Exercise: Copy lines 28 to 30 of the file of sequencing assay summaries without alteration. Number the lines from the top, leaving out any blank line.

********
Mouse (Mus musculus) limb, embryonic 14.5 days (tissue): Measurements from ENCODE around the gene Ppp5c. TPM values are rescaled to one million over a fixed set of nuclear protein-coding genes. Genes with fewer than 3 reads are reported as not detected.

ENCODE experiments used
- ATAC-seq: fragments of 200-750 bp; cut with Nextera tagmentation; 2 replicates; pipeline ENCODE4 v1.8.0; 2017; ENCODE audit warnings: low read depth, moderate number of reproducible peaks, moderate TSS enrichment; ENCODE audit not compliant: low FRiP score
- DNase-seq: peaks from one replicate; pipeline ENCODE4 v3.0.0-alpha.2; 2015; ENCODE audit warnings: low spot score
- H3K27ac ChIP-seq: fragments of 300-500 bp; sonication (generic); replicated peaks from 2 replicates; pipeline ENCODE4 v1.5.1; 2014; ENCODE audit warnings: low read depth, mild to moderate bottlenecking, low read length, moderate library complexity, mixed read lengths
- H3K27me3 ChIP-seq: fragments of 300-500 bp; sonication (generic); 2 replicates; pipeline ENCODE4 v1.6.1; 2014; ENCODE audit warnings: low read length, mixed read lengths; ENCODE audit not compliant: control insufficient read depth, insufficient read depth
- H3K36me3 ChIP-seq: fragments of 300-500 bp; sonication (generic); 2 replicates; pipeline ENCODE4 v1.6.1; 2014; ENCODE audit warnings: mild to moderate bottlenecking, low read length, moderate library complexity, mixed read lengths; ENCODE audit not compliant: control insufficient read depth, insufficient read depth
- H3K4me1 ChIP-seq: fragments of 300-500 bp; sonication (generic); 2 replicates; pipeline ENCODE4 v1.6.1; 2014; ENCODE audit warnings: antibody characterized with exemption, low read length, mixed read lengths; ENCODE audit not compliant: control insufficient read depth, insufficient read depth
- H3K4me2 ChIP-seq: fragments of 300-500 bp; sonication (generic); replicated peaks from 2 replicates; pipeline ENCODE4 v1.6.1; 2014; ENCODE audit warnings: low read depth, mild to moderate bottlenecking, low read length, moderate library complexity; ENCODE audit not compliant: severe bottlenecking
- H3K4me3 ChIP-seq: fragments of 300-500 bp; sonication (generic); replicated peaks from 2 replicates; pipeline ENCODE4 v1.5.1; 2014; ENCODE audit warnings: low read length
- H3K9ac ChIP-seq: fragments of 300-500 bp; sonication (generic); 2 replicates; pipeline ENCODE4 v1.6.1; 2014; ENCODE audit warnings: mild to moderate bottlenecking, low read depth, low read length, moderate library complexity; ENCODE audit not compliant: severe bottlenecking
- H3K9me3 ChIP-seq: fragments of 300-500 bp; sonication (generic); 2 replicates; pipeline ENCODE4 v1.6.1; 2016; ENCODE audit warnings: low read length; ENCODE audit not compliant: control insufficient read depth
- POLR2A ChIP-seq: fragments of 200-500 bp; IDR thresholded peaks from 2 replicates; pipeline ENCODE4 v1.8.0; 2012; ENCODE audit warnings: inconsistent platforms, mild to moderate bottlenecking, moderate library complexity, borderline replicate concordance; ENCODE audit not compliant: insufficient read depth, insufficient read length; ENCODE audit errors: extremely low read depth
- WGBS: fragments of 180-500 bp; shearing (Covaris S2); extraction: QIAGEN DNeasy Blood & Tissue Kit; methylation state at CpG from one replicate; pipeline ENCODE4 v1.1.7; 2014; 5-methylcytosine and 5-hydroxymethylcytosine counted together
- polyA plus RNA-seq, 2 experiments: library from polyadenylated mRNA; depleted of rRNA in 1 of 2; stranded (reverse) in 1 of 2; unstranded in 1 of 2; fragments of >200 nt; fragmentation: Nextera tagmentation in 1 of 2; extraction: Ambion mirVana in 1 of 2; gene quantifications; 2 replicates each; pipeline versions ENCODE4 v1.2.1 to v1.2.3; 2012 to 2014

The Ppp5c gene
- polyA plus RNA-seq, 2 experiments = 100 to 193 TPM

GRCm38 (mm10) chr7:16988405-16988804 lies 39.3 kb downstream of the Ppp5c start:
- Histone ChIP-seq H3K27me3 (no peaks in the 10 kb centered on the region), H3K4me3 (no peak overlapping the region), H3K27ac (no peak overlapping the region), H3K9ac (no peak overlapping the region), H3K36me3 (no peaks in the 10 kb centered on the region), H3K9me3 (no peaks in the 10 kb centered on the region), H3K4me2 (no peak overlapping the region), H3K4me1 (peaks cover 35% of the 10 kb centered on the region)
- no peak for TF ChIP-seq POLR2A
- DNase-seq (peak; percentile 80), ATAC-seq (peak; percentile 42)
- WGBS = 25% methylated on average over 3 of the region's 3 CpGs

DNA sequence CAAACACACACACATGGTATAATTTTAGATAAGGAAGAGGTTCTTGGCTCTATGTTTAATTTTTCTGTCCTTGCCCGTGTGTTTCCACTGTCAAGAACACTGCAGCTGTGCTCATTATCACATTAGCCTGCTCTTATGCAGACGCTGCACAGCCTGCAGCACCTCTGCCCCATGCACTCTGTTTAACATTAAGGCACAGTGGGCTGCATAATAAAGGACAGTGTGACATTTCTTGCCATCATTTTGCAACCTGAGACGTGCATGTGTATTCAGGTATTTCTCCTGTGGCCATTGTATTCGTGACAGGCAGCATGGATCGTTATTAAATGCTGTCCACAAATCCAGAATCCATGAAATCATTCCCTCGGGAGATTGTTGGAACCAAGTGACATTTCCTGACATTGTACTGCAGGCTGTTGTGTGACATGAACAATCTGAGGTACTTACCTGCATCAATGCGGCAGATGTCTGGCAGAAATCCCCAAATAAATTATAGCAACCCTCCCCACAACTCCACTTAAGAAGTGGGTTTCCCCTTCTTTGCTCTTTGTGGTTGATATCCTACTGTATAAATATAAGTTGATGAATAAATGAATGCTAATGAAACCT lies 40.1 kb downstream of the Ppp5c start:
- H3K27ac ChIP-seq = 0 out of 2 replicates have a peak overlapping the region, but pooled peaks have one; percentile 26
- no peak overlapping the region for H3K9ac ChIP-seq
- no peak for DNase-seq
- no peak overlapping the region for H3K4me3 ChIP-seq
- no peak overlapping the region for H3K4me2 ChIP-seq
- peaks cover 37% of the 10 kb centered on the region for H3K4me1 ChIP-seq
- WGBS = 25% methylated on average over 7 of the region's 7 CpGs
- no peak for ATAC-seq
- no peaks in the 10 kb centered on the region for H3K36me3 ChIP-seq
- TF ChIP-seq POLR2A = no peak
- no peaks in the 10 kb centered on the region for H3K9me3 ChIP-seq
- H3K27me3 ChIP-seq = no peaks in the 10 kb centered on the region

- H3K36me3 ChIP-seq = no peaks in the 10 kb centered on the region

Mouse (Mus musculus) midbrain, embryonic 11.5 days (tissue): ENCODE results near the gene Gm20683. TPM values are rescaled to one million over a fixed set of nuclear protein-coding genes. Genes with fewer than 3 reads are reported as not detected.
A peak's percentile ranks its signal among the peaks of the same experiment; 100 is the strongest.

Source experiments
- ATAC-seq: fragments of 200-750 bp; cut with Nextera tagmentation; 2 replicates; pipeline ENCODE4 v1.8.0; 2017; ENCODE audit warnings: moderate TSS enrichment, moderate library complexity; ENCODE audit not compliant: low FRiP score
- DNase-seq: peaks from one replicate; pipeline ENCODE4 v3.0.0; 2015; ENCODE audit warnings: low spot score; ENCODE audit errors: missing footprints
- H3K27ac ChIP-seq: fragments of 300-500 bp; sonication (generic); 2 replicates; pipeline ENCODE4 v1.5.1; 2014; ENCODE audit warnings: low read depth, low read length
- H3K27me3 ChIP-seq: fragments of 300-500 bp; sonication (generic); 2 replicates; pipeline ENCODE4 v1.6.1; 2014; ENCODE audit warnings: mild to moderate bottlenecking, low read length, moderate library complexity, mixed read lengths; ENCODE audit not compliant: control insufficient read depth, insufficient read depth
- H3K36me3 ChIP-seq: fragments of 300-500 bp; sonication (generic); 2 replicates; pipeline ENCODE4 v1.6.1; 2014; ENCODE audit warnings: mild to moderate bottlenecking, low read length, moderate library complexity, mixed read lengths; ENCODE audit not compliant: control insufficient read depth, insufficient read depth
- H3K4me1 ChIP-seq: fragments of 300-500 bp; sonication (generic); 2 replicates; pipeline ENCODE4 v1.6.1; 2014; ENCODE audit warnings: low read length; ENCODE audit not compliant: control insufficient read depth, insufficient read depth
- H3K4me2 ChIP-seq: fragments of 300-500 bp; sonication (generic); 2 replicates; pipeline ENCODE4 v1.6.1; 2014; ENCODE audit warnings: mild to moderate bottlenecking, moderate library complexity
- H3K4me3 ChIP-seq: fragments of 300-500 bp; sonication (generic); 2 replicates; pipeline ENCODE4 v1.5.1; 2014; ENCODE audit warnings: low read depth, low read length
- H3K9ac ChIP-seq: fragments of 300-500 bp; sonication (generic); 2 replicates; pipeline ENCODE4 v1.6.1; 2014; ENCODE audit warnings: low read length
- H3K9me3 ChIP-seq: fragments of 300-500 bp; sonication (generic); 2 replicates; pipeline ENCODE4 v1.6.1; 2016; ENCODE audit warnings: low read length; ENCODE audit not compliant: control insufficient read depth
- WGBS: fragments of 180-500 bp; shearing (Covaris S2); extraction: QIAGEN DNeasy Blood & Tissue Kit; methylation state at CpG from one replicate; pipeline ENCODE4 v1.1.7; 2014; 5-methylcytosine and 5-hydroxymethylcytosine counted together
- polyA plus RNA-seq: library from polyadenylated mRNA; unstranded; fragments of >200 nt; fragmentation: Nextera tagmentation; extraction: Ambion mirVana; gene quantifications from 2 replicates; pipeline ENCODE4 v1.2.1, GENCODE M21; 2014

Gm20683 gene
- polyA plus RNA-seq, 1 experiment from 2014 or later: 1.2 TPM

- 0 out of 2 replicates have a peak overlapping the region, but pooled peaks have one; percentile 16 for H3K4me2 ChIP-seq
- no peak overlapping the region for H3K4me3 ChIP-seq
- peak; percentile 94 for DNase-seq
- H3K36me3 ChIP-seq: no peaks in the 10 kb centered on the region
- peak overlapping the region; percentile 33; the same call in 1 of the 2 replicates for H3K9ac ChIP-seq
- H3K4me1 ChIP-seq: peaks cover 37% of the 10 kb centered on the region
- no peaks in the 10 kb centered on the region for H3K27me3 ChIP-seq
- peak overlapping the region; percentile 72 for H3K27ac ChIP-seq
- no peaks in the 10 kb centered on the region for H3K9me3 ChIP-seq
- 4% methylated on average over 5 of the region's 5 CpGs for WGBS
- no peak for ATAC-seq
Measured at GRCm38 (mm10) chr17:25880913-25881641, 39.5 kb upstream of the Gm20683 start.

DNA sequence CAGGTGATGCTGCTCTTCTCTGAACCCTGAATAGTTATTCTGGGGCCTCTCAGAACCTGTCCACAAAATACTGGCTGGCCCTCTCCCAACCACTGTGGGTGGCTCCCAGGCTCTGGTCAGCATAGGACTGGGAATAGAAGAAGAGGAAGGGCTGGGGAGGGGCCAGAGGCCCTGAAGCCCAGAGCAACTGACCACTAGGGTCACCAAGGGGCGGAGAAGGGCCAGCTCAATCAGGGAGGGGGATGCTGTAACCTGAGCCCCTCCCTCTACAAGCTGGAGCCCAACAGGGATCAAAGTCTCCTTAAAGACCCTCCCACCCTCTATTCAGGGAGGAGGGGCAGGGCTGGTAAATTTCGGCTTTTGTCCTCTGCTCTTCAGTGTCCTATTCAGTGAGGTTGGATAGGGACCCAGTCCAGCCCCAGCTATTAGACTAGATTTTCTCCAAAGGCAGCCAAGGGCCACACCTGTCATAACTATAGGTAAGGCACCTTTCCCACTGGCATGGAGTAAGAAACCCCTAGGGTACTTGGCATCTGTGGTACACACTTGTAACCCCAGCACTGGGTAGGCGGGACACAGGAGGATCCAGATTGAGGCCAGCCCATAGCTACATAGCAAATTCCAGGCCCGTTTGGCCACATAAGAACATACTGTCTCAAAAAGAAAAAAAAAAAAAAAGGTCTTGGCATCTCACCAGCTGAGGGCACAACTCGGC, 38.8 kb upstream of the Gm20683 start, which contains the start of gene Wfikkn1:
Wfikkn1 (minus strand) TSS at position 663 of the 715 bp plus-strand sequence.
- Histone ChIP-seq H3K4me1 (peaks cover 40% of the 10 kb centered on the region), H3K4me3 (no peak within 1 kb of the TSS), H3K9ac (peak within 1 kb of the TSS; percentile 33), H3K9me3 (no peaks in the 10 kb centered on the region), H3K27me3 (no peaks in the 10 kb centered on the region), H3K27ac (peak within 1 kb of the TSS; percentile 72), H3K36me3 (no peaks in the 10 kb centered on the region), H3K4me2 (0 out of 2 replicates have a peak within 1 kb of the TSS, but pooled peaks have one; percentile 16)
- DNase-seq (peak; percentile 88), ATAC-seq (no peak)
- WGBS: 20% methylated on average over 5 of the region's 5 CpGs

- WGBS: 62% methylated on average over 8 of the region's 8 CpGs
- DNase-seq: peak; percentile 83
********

- no peak overlapping the region for H3K4me2 ChIP-seq
- peaks cover 37% of the 10 kb centered on the region for H3K4me1 ChIP-seq
- WGBS = 25% methylated on average over 7 of the region's 7 CpGs